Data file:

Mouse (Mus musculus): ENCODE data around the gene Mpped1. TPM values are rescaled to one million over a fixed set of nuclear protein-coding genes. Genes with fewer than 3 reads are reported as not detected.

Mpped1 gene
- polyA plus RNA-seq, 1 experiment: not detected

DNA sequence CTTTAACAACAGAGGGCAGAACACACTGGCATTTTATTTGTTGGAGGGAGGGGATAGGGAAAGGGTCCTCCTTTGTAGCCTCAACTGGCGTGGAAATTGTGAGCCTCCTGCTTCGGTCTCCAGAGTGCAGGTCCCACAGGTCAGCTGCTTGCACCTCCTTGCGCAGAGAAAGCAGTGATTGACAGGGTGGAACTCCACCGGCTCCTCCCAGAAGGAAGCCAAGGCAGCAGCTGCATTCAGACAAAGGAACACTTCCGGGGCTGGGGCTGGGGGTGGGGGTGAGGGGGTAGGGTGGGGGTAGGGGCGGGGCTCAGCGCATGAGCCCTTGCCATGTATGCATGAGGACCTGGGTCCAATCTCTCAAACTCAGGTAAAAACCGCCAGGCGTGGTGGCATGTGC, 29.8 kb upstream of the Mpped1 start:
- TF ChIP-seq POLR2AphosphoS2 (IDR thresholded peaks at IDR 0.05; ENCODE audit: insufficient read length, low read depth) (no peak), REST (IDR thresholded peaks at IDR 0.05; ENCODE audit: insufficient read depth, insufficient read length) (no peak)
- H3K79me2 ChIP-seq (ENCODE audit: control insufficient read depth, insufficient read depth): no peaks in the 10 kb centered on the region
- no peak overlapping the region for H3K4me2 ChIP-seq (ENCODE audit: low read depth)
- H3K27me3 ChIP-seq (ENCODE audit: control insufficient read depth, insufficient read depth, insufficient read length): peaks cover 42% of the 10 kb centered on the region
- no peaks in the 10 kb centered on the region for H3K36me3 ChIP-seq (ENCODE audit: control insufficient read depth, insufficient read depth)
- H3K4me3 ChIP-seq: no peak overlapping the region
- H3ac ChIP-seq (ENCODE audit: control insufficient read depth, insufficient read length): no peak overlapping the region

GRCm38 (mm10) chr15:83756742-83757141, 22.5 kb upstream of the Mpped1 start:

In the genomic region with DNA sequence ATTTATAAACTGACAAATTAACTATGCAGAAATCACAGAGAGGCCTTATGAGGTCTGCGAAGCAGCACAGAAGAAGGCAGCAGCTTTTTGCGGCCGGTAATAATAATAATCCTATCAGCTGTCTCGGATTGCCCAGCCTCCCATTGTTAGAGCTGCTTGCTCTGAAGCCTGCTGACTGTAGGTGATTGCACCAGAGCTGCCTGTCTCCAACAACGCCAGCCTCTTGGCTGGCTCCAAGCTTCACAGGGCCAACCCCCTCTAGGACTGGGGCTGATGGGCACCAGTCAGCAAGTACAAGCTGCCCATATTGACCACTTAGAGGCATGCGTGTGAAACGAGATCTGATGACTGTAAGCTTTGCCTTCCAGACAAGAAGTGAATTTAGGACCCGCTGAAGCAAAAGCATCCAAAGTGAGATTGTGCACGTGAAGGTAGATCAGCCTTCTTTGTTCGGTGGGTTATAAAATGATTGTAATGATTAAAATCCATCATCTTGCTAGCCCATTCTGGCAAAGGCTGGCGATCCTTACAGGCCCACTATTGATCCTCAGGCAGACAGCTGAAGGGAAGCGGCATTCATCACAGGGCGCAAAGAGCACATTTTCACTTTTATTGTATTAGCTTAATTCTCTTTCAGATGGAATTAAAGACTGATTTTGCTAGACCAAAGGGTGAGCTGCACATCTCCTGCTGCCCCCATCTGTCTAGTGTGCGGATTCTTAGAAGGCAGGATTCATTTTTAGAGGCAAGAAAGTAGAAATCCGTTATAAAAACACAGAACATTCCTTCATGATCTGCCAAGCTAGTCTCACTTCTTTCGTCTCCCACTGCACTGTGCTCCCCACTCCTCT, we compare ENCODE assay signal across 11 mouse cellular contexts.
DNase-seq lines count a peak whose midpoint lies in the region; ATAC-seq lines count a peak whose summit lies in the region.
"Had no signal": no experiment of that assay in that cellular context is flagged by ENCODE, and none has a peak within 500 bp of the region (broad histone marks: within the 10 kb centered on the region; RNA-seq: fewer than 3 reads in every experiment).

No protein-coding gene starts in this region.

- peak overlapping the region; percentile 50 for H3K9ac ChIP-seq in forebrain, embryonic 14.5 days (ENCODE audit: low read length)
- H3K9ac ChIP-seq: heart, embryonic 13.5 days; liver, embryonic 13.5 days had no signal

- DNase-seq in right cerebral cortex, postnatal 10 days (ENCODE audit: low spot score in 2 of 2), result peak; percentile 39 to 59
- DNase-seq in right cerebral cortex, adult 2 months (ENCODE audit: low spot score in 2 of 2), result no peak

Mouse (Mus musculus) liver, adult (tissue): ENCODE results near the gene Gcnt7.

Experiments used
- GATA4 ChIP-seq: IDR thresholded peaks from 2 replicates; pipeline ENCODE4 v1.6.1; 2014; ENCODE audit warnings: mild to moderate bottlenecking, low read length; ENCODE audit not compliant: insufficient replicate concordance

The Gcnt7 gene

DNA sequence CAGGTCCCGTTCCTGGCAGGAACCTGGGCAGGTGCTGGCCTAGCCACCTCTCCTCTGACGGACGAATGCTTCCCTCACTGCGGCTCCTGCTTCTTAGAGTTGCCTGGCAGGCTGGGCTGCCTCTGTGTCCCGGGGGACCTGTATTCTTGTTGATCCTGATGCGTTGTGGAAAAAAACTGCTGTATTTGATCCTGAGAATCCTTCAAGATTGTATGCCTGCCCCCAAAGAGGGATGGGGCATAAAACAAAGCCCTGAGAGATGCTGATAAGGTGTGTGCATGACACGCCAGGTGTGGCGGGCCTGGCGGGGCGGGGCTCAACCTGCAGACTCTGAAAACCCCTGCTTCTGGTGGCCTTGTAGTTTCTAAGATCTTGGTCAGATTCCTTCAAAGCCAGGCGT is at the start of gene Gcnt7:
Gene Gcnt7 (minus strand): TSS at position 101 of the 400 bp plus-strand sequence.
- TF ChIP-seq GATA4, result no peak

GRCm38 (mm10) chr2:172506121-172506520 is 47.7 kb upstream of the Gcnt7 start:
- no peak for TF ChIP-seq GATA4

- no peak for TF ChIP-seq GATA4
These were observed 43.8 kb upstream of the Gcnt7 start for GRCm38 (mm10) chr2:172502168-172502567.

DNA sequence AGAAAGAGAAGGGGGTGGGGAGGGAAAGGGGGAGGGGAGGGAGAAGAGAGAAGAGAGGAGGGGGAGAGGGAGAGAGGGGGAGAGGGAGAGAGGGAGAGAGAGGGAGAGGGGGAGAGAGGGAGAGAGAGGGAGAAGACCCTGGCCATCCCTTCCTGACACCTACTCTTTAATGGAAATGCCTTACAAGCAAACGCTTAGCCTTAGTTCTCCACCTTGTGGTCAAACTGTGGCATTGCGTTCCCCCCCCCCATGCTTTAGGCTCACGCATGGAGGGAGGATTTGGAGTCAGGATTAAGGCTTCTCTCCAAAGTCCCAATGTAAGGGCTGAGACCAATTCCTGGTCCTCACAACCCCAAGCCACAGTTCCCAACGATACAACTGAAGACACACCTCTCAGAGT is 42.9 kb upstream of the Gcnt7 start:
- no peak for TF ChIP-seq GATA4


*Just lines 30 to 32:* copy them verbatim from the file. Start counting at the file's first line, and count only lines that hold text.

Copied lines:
- no peak for TF ChIP-seq GATA4
These were observed 43.8 kb upstream of the Gcnt7 start for GRCm38 (mm10) chr2:172502168-172502567.

DNA sequence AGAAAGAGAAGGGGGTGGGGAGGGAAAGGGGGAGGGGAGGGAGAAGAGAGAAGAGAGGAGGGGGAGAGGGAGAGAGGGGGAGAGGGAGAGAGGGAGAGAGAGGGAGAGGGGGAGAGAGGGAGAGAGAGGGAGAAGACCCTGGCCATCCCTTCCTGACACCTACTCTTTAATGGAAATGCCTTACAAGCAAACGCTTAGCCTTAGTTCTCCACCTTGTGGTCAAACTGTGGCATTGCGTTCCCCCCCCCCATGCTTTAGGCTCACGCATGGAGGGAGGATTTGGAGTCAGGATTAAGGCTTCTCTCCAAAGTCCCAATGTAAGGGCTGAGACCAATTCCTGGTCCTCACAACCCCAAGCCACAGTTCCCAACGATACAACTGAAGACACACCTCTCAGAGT is 42.9 kb upstream of the Gcnt7 start: